Palaeoceanography

During the early Palaeogene, Antarctica was less glacierized than it is now, or not glacierized at all (e.g. Zachos et al., 2001; Pagani et al., 2005; see above). South America and Australia were still not fully separated from the Antarctic continent (e.g. Livermore et al., 2005; Brown et al., 2006), which

• Endemics dominant (> 50 %) © Endemics present (5-50%) O No or rare endemics (< 5 %)

Figure 8.11: Generalized (Middle Eocene) dinocyst geographical distribution map overlain with the ocean circulation pattern inferred from GCM results. Maps derived from the Ocean Drilling Stratigraphic Network (ODSN). Shaded areas indicate mostly submerged (continental) blocks (e.g., Brown et al., 2006). Abbreviations: TA-SW, Trans-Antarctic Seaway (hypothetical; see Wrenn and Beckmann, 1982); TSA-SW, Trans-South American Seaway (hypothetical; see Kohn et al., 2004); EAC, East Australian Current; p-LC, proto-Leeuwin Current; p-RG, proto-Ross Gyre;

TC, Tasman Current.

prevented the development of a (proto-) Antarctic Circumpolar Current (ACC). It was hypothesized that during the early Palaeogene, warm ocean currents from lower latitudes could reach and warm Antarctica. The opening and subsequent deepening of critical conduits (i.e. Drake Passage and the Tasmanian Gateway) towards the end of the Eocene have long been thought to have played a central role in ACC establishment and Antarctic cooling (e.g. Kennett et al., 1975; Kennett, 1977, 1978; Murphy and Kennett, 1975). However, recent advances through ocean drilling (e.g. ODP Leg 189) and coupled Global Circulation Model (GCM) experiments suggest that Eocene Southern Ocean surface circulation patterns were fundamentally different than previously thought, and that the opening and deepening of oceanic gateways were of little climatic consequence (Sloan and Huber, 2001; Huber et al., 2004; Warnaar, 2006). Instead, it is nowadays argued that the ''greenhouse-icehouse'' transition was caused by changes in greenhouse gas concentrations, rather than oceanographic changes (e.g. DeConto and Pollard, 2003a,b; Huber et al., 2004; Pagani et al., 2005).

The high degree of endemism in the circum-Antarctic marine microfossil associations denies the existence of a southward-bound, warm, proto-East Australian Current as proposed by Kennett et al. (1975) and Exon et al. (2004), according to Huber et al. (2004) (Fig. 8.11). For example, a colder northward flowing western boundary current, designated the ''Tasman Current'' (see Huber et al., 2004) existed off southeast Australia. GCM experiments indicate that the Eocene Southern Ocean, including the southern Pacific, was dominated by clockwise gyres (Sloan and Huber, 2001; Huber et al., 2004). Moreover, several studies show that the Tasmanian Gateway had already been open to neritic water depths (i.e. <200m) since at least the Middle Eocene (Stickley et al., 2004). Deepening to bathyal water depths (i.e. 200-4,000 m) occurred during the early Late Eocene (~35.5 Ma). The Drake Passage had possibly been open to (upper) bathyal water depths by the Middle Eocene (Eagles et al., 2006; Scher and Martin, 2006). Both tectonic events thus seem to have occurred too early to be related to the Antarctic glaciation in the Early Oligocene (i.e. the Oi-1 stable-isotope event (33.3 Ma), e.g. Miller et al., 1998; Zachos et al., 2001).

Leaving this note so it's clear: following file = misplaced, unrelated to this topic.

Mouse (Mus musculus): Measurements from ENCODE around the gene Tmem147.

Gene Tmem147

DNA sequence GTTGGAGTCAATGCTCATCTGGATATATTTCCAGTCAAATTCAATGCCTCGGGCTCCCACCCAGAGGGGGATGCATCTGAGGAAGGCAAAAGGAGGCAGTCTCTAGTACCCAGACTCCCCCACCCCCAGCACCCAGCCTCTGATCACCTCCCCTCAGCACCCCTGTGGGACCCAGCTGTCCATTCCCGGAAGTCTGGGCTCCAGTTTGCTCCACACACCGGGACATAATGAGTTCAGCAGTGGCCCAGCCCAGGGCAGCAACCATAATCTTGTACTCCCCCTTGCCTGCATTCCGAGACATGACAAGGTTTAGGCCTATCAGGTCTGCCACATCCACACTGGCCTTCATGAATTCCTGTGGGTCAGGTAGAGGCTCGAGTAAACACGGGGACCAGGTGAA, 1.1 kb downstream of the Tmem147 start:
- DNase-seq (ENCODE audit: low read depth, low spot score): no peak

Given the similar continent-ocean configuration, a corollary of the GCM experiments is that the Palaeogene circum-Antarctic surface circulation should not have been fundamentally different from the Cretaceous situation. If this were the case, and as long as substantial equator-pole temperature gradients existed, then it may be expected that, throughout the Late Cretaceous to early Palaeogene time interval, circum-Antarctic waters were consistently dominated by endemic biota, particularly in environments influenced by the proposed western boundary currents. Both hypotheses were recently tested by Warnaar (2006) by mapping distribution patterns of circum-Antarctic dinocysts through Palaeogene times and comparing them with coupled GCM results.

Warnaar (2006) conceived a model termed the ''refrigerator trap" wherein it is hypothesized that cosmopolitan and endemic dinoflagellates were taken through the cold and darkness along the Antarctic continent, transported by the proto-Ross Gyre. Conceivably, taxa normally living in warmer waters (e.g. the East Australian Current) that were trapped in the gyre were unable to survive such conditions. It is conceivable that the endemic taxa (notably taxa of the ''Transantarctic Flora'' and bi-polar Phthanoperidinium echinatum group) were specifically adapted to tolerate cold conditions (4°C to the freezing point), prolonged darkness and possibly seasonal sea ice.

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